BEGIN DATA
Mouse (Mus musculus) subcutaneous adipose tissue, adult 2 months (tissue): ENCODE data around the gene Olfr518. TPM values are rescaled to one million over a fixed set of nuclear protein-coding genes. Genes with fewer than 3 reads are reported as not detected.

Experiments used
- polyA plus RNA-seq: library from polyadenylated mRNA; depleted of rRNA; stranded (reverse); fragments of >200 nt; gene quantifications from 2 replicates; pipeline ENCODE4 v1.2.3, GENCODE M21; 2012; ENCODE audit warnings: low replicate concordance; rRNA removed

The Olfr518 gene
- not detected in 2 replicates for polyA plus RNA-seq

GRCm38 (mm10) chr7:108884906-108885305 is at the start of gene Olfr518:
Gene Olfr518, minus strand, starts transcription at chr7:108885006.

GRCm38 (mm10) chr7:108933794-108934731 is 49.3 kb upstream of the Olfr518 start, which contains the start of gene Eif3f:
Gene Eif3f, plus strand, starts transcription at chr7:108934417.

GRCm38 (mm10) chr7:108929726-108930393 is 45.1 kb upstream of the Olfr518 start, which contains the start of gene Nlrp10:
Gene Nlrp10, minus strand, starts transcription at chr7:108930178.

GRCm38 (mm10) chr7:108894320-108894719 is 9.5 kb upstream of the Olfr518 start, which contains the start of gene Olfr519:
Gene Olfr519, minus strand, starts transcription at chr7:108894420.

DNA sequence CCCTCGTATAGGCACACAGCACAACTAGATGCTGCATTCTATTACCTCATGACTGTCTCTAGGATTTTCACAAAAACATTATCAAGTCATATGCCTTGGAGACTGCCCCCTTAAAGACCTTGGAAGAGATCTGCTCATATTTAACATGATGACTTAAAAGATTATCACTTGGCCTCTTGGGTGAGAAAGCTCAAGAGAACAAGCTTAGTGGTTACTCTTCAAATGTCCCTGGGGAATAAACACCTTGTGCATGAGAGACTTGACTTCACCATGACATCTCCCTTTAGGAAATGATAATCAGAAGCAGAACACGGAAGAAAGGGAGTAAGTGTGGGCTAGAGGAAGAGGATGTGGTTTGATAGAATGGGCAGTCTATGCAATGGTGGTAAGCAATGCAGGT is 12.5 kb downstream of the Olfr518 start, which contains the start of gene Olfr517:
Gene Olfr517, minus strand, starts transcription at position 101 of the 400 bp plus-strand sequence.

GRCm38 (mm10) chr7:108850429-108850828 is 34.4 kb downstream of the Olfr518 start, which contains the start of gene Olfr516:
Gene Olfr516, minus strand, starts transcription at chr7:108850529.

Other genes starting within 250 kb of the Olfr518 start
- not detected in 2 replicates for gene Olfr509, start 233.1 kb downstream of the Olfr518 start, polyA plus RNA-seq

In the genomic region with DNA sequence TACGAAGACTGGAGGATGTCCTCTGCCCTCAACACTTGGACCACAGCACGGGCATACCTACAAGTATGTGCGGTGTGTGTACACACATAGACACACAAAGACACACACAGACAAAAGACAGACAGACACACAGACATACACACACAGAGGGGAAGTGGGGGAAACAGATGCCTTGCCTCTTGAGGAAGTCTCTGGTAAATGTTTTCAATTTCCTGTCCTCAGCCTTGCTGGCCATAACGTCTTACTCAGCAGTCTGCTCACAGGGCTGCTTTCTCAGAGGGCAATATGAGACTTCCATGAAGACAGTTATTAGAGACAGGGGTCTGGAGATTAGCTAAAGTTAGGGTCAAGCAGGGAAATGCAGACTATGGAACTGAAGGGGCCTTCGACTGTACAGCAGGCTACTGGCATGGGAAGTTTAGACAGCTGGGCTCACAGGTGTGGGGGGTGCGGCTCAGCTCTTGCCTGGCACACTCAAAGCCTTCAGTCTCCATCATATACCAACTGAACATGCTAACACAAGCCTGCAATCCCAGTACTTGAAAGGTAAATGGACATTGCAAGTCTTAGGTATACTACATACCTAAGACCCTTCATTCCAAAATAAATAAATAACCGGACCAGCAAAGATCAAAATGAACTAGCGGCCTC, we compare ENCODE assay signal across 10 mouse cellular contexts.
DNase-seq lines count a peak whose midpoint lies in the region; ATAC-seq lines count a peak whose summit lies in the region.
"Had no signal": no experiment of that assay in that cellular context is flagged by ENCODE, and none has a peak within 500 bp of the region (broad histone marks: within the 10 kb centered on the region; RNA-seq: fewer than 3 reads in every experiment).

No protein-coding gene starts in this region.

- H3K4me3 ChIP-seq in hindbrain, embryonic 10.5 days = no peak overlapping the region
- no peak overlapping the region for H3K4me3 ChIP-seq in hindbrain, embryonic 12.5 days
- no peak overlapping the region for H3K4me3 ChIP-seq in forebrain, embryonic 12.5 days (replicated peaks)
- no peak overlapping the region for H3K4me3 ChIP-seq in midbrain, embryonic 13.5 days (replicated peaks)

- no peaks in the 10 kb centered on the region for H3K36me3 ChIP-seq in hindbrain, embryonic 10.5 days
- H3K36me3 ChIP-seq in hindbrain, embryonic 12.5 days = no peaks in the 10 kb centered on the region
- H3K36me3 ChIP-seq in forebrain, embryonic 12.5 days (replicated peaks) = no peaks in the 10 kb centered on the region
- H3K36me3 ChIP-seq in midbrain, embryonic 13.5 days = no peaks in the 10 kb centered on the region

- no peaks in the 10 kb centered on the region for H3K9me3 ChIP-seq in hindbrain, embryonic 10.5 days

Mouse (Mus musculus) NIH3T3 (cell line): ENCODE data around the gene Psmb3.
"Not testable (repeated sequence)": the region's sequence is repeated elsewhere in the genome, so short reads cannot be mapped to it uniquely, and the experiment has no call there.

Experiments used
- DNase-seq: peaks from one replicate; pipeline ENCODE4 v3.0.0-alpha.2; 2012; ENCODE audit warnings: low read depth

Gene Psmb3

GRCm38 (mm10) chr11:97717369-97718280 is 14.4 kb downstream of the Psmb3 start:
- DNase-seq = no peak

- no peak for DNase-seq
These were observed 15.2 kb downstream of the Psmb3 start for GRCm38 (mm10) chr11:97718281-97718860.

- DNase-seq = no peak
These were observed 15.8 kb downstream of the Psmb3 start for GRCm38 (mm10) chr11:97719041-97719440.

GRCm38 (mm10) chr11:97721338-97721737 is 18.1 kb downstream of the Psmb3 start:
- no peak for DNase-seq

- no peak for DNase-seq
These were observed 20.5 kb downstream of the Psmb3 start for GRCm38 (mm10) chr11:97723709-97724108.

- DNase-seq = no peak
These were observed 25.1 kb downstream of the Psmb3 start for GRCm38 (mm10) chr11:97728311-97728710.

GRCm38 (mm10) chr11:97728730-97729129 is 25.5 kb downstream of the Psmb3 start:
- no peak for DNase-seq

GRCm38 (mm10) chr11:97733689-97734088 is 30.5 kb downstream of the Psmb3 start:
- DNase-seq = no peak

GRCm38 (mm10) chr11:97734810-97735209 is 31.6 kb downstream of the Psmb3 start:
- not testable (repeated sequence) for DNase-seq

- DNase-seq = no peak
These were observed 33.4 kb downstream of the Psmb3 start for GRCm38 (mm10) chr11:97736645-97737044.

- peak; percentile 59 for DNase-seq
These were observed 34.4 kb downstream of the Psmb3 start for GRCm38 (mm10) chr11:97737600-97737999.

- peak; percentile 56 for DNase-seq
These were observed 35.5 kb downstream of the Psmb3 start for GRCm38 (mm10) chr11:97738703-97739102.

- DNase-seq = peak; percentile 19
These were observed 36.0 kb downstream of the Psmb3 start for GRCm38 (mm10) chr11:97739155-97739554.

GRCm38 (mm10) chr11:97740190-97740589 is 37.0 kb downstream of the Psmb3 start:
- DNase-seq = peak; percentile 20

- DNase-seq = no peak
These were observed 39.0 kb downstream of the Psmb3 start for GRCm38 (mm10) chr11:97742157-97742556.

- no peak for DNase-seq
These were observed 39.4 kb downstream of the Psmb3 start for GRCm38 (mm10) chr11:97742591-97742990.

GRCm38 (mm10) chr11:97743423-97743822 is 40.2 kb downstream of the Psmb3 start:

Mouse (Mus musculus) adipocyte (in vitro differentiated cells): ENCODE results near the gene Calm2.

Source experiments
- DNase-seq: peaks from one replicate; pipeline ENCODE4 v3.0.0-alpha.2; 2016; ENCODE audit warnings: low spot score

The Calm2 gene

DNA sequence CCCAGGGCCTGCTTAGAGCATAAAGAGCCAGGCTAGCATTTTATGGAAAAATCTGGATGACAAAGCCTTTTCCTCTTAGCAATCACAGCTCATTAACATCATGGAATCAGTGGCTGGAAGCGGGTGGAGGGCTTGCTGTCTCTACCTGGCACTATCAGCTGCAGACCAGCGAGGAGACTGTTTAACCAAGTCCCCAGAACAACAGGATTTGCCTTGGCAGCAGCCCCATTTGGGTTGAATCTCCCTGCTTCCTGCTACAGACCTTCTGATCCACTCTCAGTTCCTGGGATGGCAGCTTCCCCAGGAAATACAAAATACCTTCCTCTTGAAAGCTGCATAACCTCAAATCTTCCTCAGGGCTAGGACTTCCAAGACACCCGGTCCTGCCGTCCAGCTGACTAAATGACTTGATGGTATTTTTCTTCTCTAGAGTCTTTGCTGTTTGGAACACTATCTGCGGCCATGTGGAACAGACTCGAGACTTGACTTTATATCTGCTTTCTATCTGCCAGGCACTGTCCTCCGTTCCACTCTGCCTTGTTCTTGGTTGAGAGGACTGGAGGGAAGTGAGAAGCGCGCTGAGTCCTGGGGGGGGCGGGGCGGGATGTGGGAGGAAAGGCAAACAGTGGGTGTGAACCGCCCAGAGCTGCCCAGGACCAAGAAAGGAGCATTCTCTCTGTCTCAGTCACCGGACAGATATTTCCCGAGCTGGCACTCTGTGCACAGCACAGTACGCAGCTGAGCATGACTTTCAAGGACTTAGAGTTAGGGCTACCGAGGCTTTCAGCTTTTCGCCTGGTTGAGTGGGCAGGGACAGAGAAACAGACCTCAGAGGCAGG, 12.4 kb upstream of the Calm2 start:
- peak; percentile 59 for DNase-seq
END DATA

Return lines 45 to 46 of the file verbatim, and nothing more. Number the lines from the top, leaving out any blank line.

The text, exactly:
- no peak for DNase-seq

- no peak for DNase-seq